2 The Logic of Poppy Seeds: Henry Power’s Woodcuts

In April 1659, the physician and natural philosopher Henry Power wrote a letter to Richard Reeves, one of London’s most skilled makers of optical instruments.19 For a while, Power, who had a medical practice in Halifax in Yorkshire, had been making observations of the night sky along with a group of like-minded naturalists using telescopes. Now he wanted to be able to do observations during the daytime, too, and to do that, he needed microscopes. Reeves therefore sent him four of his best microscopes, and offered some advice on how to handle them. Having obtained the microscopes and quickly made a number of observations, Power enthusiastically reached out to his friend Reuben Robinson asking him to send down whatever seeds or powders he might want him to make observations of.20 By August 1661, just two years after, he had finished the observations that he would eventually publish as the first book of the Experimental Philosophy, the two other books being devoted to mercurial and magnetical experiments, respectively.

The book on microscopy consisted of 51 observations of a variety of things: Primarily insects, but also plant parts, sparks of flint, mercury blobs and even animal spirits (which in itself raises interesting questions about observability), and was published in 1664 by the Royal Society as the first English book dedicated to microscopy preceding Hooke’s Micrographia by one and a half years. Among the observations, Power included four observations of seeds, although only one of them was depicted visually: the poppy seed.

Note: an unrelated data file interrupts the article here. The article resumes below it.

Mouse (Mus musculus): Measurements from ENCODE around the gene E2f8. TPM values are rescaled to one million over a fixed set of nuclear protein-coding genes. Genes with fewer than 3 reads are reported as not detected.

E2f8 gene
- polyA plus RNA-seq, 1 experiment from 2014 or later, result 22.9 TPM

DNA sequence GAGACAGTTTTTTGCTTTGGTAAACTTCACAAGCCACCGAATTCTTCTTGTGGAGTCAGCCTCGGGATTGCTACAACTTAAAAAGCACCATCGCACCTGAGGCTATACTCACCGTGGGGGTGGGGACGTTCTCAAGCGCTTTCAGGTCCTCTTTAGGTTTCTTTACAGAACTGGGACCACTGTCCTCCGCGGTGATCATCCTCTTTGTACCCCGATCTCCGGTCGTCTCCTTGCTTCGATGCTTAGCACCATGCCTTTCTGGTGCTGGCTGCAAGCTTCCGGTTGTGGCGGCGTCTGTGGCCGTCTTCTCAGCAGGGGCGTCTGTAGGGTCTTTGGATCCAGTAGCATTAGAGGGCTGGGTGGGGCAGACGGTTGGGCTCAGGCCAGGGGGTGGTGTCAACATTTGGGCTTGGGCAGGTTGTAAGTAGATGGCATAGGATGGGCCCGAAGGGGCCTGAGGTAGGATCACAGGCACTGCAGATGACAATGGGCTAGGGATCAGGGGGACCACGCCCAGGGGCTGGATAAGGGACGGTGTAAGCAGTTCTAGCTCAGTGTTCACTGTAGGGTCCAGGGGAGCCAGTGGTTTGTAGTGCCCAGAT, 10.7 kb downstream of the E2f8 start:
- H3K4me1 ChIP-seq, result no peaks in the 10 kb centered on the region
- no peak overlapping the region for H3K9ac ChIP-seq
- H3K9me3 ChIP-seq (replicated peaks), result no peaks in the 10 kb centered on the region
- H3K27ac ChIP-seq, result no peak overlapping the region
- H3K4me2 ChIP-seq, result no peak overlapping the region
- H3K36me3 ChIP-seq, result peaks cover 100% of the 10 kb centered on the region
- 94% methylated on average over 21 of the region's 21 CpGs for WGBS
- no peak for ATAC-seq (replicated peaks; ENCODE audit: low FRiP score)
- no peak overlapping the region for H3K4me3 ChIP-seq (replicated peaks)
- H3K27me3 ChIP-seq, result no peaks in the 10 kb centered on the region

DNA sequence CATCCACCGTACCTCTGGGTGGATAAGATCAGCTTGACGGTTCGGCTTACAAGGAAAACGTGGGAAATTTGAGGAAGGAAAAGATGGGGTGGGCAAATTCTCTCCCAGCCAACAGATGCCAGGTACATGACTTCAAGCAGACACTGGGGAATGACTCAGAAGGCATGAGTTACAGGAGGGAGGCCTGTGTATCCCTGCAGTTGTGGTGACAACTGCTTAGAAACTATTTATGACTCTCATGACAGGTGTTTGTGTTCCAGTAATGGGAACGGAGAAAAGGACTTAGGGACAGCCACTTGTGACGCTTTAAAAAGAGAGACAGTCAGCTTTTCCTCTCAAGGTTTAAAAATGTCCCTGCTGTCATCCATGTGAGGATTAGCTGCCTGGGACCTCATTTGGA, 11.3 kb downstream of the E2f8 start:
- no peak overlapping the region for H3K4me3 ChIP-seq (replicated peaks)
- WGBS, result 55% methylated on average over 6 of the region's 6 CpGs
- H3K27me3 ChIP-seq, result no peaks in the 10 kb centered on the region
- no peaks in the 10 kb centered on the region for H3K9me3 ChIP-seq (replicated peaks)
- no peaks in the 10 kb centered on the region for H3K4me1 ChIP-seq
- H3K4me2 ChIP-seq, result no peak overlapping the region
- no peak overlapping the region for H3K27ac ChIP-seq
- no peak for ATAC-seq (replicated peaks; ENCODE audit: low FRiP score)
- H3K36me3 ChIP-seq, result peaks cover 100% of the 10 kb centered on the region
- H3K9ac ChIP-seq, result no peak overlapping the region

Figure 3

Two poppy seeds represented visually right next to the verbal description. From Henry Power, Experimental Philosophy: In Three Books: Containing New Experiments Microscopical, Mercurial, Magnetical. With Some Deductions, and Probable Hypotheses Raised from Them, in Avouchment and Illustration of the Now Famous Atomical Hypotheses (London: T. Roycroft, 1664)

Citation: Nuncius 37, 2 (2022) ; 10.1163/18253911-bja10023

Courtesy of The Whipple Library, University of Cambridge

Power’s image is a relatively simple woodcut depicting two poppy seeds, one slightly bigger than the other, both depicted from above, as it were. They have a distinct shape and the scale-like structure on their surface stands out very clearly. The image itself is inserted next to the text making text and image work together to comprise this observation number 41.